Hudson advises school leaders not to force teachers and staff to participate in restorative practice work. Focus on a “coalition of the willing,” he said. “At some point you’ll get a critical mass of adults who are willing to to work with the kids.”
The West High staff found that many of the issues causing conflict at school were occurring off-campus in families or in the community. By using restorative practice to ask students what happened during an in-school incident, what prompted it, interviewing witnesses, reviewing the impact on the overall school community and how to move forward, school leaders could help students regulate their behavior at school. “It’s time-consuming, but by digging a little deeper, you can prevent second, third and fourth incidents and major events,” Hudson said.
West High student expulsions were at roughly 35 by the end of the 2018-19 school year through hard, intentional work with restorative practices, the Safe and Civil Schools program, and the school district’s recent embrace of trauma-informed training. The drop-out rate has fallen, there are fewer major negative events, and the graduation rate is up. Hudson credits West High School Psychologist Jan Petersen for driving the use of restorative practice at the school, and applauds Assistant Superintendent Gil Alvarez for rolling out restorative practice at all USD 259 secondary schools in 2018-19.
“Restorative practice in combination with Safe and Civil Schools and trauma-informed training helped us reduce inappropriate behavior but increase good data points for West,” Hudson said.
Hudson, who retired at the end of the 2018-19 school year, said embracing restorative practice was “very rewarding” and changed his leadership style.
“I was old-school, but I soon realized we weren’t going to be able to expel our way to a successful school,” he said. “It was a good experience for me professionally.”
Truesdell Middle School
In the 2011-12 school year, USD 259’s Truesdell Middle School saw more than 4,500 disciplinary referrals among its 800 students. Former Truesdell Principal and current Assistant Superintendent for Public Affairs and Special Projects Terrell Davis said because of that atmosphere, Truesdell had the highest rate of transfer-out requests in the entire school district. Davis was hired as Truesdell’s principal and with the support of then-Superintendent John Allison used restorative practices and other resources to dramatically improve the school’s climate.
In addition to adding paraprofessionals to reduce teacher/student ratios, a third school counselor, and hiring an additional assistant principal who served as dean of students, Davis and his team worked to establish a restorative practice-based culture that emphasized predictability, expectations and consequences that worked in tandem with existing school district disciplinary policies prohibiting weapons possession and other dangerous behavior.
“We established the culture up front, on the first day of school, and reinforced it throughout the school year,” Davis said. “Kids need to understand the expectations and the consequences. We also explained why the lessons we were teaching work for life outside school, too. If you’re consistent, they have predictability and you get good behavior.”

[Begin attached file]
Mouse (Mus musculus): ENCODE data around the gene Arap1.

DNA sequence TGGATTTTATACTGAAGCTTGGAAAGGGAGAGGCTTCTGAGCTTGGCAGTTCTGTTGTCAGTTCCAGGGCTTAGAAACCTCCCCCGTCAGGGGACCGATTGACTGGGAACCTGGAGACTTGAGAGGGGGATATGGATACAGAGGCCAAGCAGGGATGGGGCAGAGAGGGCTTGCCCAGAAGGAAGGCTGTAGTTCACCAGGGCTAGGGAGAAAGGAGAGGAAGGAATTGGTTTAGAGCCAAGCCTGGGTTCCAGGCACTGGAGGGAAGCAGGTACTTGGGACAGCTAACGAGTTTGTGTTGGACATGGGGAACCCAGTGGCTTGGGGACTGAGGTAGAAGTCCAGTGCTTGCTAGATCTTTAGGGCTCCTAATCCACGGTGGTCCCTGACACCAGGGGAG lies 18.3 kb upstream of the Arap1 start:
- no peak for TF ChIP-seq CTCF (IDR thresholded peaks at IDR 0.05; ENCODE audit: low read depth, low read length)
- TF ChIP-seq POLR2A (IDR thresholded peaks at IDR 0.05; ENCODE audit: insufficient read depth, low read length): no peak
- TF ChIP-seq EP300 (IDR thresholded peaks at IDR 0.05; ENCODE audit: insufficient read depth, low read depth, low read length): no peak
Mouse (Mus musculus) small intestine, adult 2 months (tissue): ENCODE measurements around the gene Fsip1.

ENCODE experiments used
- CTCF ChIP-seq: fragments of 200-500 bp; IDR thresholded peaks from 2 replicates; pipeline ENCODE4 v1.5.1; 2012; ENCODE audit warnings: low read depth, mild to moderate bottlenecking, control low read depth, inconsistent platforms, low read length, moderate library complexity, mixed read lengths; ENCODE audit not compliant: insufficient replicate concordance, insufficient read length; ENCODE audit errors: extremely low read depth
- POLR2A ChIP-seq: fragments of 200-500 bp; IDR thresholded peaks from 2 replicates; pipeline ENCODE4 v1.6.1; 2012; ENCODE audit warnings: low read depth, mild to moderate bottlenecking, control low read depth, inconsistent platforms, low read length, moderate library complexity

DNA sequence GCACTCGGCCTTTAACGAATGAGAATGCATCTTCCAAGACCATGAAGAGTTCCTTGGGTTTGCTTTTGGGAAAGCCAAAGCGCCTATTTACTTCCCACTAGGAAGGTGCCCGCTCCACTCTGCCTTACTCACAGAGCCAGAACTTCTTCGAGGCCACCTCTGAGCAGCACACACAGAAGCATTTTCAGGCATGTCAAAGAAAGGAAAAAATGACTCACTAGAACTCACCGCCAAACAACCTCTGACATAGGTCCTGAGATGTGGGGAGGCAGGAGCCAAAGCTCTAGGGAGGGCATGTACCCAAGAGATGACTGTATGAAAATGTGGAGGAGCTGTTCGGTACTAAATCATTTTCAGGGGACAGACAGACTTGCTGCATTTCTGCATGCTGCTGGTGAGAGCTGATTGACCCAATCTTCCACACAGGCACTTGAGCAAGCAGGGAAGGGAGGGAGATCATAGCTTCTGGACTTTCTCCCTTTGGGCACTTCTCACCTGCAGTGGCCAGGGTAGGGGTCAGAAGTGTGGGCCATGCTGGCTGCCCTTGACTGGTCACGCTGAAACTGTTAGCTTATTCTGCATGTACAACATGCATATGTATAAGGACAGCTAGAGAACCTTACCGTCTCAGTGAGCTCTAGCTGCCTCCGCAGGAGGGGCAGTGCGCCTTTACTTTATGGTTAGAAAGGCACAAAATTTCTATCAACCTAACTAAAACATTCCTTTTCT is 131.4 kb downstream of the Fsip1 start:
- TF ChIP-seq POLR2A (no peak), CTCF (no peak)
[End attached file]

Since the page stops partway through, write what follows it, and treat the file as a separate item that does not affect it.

Disciplinary referrals at Truesdell decreased by 1,500 in the 2012-13 school year. By 2016, despite an enrollment increase of 300 students, total disciplinary referrals had fallen to 1,100 and Truesdell was USD 259’s most-requested transfer-in school, Davis said.
A commonly-used restorative practice is discussion of negative behavior, its affect on the perpetrator, the victim and the school community and how the offender can repair that damaged relationship. The conversations can take place between students and administrators or teachers, as well as in “circles” of classmates and teachers. It’s not uncommon for teachers who use restorative practices to stop a lesson when an issue arises and immediately deal with it in a restorative circle. Teachers nationwide acknowledge the practice takes time away from the lesson plan but say the improvement in class culture is worth it.
“You have to walk through the situation with the kids,” said former Truesdell assistant principal Darron Alford. “You ask, what were you thinking when the incident happened? What should you have done differently, or should you do differently in the future? Give the kids some grace to repair the relationship, make restitution, and not be labeled by their behavior on one bad day,” Alford said.
Former Truesdell dean of students Claudio Flores said teachers need constant reinforcement in the methods and implementation of restorative practices. “If you invest in teachers [with training and added supports], they’re willing to be part of the team and restorative practice works,” Flores said. Flores is currently principal of USD 259’s new Bryant Opportunity Academy, which is designed for K-6 students with the most severe behavioral problems.
Alford and former Truesdell assistant principal Kim O’Reilly said changing from a purely punitive model of school discipline is difficult for some educators, and administrators must work through that change with their staff.